Feeds

Identify file-sharers, judge tells UK ISPs

Given 14 days to comply ... or appeal

  • alert
  • submit to reddit

High performance access to file storage

The English High Court today gave UK ISPs just 14 days to disclose the names and addresses of individuals the music industry claims have offered "massive" numbers of songs on P2P networks without permission.

The order, made by Mr. Justice Blackburne, follows a request from UK music trade association the British Phonographic Industry (BPI). Earlier this week, it warned it would begin legal proceedings against anyone offering music without authorisation, beginning with a list of 28 people it claims are among the worst offenders.

The identities of the 28 remain unknown, but today's ruling, unless challenged by the ISPs, will allow the BPI to target the alleged music uploaders by name. The organisation said it would offer them the opportunity to settle out of court. But it will seek injunctions against the individuals, along with monetary damages, if they resist.

In the US, similar tactics employed by the Recording Industry Ass. of America (RIAA) have led to many file traders agreeing to stop sharing and to paying an often nominal fine for their actions to date.

However, the RIAA's attempts to force ISPs to disclose names and addresses have run into problems. In January 2004, backing US ISP Verizon, the US District Court of Columbia ruled the RIAA could not force ISPs to hand over such information unless they themselves were subpoenaed. And since ISPs don't store the unauthorised tracks - the users do - that would be difficult.

This week, the US Supreme Court upheld an appeal court ruling that verified the original District Court verdict. ®

Related stories

UK record industry sues 28 file-sharers
MPAA asks Supreme Court to crush P2Pers
UK music biz set to sue file-sharers
Supremes sidestep RIAA's John Doe challenge
US judges blast music labels' attack on ISPs and users

High performance access to file storage

More from The Register

next story
Audio fans, prepare yourself for the Second Coming ... of Blu-ray
High Fidelity Pure Audio – is this what your ears have been waiting for?
Dropbox defends fantastically badly timed Condoleezza Rice appointment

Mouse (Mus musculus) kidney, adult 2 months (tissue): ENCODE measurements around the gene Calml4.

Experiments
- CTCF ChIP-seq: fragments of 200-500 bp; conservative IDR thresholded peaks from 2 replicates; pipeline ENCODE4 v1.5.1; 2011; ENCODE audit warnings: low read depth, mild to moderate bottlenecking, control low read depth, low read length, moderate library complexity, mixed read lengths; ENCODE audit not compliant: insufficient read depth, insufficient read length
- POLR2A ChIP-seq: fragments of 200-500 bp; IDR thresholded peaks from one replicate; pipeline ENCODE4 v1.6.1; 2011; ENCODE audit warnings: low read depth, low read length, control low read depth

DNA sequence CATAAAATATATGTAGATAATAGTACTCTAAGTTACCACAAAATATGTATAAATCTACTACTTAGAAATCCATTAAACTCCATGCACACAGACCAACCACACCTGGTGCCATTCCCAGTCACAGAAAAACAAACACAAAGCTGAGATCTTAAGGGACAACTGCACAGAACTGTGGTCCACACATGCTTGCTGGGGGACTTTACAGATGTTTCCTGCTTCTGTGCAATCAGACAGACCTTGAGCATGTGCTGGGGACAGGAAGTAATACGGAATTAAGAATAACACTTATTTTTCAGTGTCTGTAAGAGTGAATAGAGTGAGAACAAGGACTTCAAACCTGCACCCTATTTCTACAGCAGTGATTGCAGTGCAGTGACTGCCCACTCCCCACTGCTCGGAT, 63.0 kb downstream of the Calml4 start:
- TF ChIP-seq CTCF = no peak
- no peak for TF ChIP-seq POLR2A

'Nothing is going to change with Dr. Rice's appointment,' file sharer promises
Did a date calculation bug just cost hard-up Co-op Bank £110m?
And just when Brit banking org needs £400m to stay afloat
MtGox chief Karpelès refuses to come to US for g-men's grilling
Bitcoin baron says he needs another lawyer for FinCEN chat
Zucker punched: Google gobbles Facebook-wooed Titan Aerospace
Up, up and away in my beautiful balloon flying broadband-bot
Apple DOMINATES the Valley, rakes in more profit than Google, HP, Intel, Cisco COMBINED
Cook & Co. also pay more taxes than those four worthies PLUS eBay and Oracle
It may be ILLEGAL to run Heartbleed health checks – IT lawyer
Do the right thing, earn up to 10 years in clink
France bans managers from contacting workers outside business hours
«Email? Mais non ... il est plus tard que six heures du soir!»
Adrian Mole author Sue Townsend dies at 68
RIP Blighty's best-selling author of the 1980s
prev story

Whitepapers

Mainstay ROI - Does application security pay?
In this whitepaper learn how you and your enterprise might benefit from better software security.
Five 3D headsets to be won!
We were so impressed by the Durovis Dive headset we’ve asked the company to give some away to Reg readers.
3 Big data security analytics techniques
Applying these Big Data security analytics techniques can help you make your business safer by detecting attacks early, before significant damage is done.
The benefits of software based PBX
Why you should break free from your proprietary PBX and how to leverage your existing server hardware.
Mobile application security study
Download this report to see the alarming realities regarding the sheer number of applications vulnerable to attack, as well as the most common and easily addressable vulnerability errors.